Linked by Thom Holwerda on Wed 7th Mar 2007 22:27 UTC
Java "Although the .NET vs. Java war is basically over for control of the Windows desktop, where .NET is sure to become the managed language of choice for new Windows desktop applications, there is a new battle brewing. That battle is for the Linux desktop. Now that Java has been open sourced under the GPL, even the most strict of the 'free software only' distributions can start bundling it and integrating it into their Linux distributions out of the box."
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RE[2]: Only Two Choices?
by kaiwai on Thu 8th Mar 2007 01:26 UTC in reply to "RE: Only Two Choices?"
kaiwai
Member since:
2005-07-06

That and because of the fact that Mono's class libraries use the MIT license, there are potential software patent traps.

Not entirely true; the core classes along with GTK#, Cairo# and friends are ok - the problem with occur with the .NET compatibility like Winforms.

Then again, its no more troubling than Wine, which probably treads on a number of patents and yet, there isn't a single bit of protest.

Microsoft know that ultimately Mono will always be playing catch up; the VM of mono alone is immature and no where near the capabilities of Microsofts own .NET or Sun's Java VM - and given that the development is done by only one company, Novell, and a cheapskate organisation at that (unwilling to spend money when required) Microsoft know that its always going to nothing more than a novelty.

Reply Parent Score: 5

RE[3]: Only Two Choices?
by g2devi on Thu 8th Mar 2007 20:55 in reply to "RE[2]: Only Two Choices?"
g2devi Member since:
2005-07-09

> Then again, its no more troubling than Wine, which
> probably treads on a number of patents and yet, there
> isn't a single bit of protest.

Actually not quite correct. Everyone recognizes that WINE and Winelib are temporary (imperfect) solutions, not permanent ones, so the effect of a patent trap is less because few people rely too heavily on WINE. If worse comes to worse and the trap is sprung, you can always use VMWare/Xen/KVM/QEMU.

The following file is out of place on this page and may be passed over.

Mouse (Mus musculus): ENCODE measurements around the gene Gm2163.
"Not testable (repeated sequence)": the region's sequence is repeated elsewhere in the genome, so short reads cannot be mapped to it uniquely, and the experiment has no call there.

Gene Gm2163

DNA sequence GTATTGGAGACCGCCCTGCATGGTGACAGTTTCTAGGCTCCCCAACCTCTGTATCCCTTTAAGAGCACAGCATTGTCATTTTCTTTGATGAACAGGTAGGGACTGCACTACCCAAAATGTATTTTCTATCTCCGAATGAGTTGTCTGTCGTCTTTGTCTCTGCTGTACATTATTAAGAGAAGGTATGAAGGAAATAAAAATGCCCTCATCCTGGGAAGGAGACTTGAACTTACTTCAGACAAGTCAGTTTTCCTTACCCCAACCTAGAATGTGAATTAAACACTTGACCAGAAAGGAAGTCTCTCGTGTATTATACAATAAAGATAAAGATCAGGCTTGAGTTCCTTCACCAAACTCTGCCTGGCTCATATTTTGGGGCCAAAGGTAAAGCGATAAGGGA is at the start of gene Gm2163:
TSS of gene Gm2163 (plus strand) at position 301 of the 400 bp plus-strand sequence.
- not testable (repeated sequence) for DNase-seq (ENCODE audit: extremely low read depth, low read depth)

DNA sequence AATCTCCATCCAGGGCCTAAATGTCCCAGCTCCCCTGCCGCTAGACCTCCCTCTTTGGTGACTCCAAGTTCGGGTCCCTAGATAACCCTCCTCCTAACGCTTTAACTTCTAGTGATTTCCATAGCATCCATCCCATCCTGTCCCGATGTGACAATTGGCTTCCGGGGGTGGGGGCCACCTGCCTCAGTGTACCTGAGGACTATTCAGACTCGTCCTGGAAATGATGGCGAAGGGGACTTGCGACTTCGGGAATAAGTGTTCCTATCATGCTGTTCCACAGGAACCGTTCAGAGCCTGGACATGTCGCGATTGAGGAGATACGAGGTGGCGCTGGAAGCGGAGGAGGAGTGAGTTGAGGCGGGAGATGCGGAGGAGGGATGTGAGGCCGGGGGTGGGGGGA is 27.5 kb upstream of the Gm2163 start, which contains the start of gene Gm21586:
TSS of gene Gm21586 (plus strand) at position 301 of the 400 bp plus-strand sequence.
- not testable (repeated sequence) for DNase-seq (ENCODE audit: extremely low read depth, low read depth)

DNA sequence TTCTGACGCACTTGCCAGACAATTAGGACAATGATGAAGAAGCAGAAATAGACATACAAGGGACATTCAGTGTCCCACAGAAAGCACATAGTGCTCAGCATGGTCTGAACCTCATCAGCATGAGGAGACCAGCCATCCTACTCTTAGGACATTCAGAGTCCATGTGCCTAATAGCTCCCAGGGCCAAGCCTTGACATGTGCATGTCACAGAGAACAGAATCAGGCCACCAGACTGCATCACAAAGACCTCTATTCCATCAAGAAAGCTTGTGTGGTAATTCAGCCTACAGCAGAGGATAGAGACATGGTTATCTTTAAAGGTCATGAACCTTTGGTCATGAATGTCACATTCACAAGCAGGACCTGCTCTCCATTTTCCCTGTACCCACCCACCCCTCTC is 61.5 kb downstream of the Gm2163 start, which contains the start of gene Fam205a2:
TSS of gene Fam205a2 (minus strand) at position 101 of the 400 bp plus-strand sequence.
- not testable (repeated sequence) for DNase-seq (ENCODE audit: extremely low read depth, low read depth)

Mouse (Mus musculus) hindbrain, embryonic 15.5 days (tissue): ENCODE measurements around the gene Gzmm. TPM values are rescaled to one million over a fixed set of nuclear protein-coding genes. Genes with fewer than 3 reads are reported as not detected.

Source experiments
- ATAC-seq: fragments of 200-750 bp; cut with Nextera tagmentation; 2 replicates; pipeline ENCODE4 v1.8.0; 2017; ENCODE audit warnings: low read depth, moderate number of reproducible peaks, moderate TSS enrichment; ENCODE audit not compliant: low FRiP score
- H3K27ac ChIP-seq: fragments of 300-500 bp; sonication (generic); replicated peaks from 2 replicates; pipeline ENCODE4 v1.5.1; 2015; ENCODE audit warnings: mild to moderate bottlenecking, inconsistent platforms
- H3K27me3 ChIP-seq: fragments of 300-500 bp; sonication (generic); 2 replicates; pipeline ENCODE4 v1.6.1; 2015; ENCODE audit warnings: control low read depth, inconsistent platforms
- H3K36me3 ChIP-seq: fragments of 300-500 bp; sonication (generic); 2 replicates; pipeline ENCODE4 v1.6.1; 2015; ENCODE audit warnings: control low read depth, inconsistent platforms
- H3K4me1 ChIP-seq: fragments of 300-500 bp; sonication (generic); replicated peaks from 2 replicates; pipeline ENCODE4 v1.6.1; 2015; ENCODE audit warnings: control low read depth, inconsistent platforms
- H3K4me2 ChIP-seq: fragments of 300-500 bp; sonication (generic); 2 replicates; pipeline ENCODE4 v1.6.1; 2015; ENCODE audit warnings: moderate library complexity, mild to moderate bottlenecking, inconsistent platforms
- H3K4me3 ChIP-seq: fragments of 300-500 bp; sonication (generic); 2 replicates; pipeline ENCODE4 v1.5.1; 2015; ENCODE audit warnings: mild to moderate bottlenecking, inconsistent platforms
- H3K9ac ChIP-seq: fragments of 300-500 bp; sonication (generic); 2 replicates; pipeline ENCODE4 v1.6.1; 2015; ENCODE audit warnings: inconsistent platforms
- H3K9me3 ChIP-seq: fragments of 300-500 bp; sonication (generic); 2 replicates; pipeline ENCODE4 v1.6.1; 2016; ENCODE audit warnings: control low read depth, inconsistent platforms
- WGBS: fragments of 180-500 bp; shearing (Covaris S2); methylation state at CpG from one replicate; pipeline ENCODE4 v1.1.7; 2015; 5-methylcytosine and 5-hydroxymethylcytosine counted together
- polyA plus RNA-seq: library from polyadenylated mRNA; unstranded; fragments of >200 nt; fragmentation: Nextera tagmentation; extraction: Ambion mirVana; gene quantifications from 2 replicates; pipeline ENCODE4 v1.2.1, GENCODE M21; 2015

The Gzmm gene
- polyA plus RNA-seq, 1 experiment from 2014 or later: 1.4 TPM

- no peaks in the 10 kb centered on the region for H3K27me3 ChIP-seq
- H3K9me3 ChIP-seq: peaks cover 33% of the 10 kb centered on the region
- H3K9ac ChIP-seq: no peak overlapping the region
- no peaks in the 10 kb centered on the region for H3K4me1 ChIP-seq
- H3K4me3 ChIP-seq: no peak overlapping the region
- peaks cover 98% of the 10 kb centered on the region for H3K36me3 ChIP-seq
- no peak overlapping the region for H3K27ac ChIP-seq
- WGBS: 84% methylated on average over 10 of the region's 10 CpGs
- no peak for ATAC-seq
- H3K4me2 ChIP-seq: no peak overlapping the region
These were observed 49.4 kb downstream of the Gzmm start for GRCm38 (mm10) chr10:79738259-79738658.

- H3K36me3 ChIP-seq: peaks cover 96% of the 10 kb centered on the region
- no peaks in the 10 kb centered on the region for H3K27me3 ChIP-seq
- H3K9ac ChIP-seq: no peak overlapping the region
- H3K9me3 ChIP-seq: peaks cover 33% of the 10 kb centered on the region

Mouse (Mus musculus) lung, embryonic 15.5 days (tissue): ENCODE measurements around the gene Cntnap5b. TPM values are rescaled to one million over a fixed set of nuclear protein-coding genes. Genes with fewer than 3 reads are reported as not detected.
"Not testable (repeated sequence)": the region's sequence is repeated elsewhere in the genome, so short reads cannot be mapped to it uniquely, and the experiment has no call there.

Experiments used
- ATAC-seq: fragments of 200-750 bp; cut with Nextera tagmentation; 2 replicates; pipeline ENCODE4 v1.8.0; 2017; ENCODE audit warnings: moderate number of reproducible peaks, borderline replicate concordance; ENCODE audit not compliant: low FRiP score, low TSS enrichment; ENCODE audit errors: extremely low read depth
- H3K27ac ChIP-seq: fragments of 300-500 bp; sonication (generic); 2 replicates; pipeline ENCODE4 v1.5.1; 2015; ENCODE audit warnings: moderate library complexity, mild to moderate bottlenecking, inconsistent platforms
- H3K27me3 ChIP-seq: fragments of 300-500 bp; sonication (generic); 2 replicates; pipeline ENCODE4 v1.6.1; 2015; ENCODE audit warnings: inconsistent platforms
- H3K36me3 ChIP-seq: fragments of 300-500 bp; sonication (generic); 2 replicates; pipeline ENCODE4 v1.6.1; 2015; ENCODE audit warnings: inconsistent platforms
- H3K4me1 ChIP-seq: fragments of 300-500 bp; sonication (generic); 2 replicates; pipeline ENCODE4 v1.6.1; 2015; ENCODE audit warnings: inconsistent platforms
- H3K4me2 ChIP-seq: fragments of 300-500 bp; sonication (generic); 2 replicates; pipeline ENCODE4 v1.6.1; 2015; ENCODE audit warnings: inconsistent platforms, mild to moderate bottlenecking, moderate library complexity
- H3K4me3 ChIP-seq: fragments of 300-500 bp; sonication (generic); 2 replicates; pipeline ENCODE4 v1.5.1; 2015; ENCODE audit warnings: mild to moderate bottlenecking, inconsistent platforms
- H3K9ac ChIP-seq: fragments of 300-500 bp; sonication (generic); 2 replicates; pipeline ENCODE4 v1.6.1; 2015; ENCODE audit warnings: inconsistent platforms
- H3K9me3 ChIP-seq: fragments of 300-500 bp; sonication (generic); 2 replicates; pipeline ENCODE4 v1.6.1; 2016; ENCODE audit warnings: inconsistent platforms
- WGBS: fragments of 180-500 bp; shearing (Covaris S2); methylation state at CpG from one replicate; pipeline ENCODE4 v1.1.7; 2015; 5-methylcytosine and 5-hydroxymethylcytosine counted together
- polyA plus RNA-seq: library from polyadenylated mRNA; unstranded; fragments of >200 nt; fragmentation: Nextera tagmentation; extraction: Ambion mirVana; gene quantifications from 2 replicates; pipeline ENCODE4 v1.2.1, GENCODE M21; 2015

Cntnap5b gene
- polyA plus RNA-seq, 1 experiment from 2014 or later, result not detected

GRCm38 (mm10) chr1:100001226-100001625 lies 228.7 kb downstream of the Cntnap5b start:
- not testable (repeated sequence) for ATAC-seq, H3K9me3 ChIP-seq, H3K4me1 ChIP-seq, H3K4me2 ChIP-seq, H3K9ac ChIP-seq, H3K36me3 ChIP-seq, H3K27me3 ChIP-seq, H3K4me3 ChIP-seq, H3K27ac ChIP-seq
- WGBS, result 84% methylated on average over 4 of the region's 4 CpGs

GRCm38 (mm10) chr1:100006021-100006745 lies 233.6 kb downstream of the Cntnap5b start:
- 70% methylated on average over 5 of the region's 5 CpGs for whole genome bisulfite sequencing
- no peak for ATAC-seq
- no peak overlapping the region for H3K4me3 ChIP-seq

When Corel ported Wordperfect to Winelib, people balked, so I wouldn't say there isn't a single bit of protest for WINE.

The key difference between WINE/Winelib and Winforms/ASP.NET/ADO.NET is that the later is billed as a permanent solution to writing portable apps that can be developed on Windows first while the former is not.

Edited 2007-03-08 20:57

Reply Parent Score: 5

RE[4]: Only Two Choices?
by kaiwai on Thu 8th Mar 2007 21:12 in reply to "RE[3]: Only Two Choices?"
kaiwai Member since:
2005-07-06

Although I'd like to see Wine as a temporary solution, the reality is anything but that.

When you have lazy software companies like Adobe not getting off their ass porting their software to Linux, knowing full well that that there is a massive demand, both by Windows and MacOS X users looking at migrating, Wine unfortunately by the nature of laziness of software companies, will become a perminant fixture on the Linux desktop.

Now, I'm not trying to scare people, but it does open up a big can of worms, and worse still, due to the crap portable nature of Wine - the fact that its severly broken on any platform outside Linux - try running it on FreeBSD or Solaris for example, you'll always end up getting locked into a single operating system - hence my preference for an opensource replacement; atleast then I can move and take the application with me, if I move from Linux to FreeBSD, as long as the application as been ported, I can continue on running the same one - with wine, its the roll of the dice as to whether something that might have run under wine on Linux runs under wine on FreeBSD or Solaris.

Reply Parent Score: 3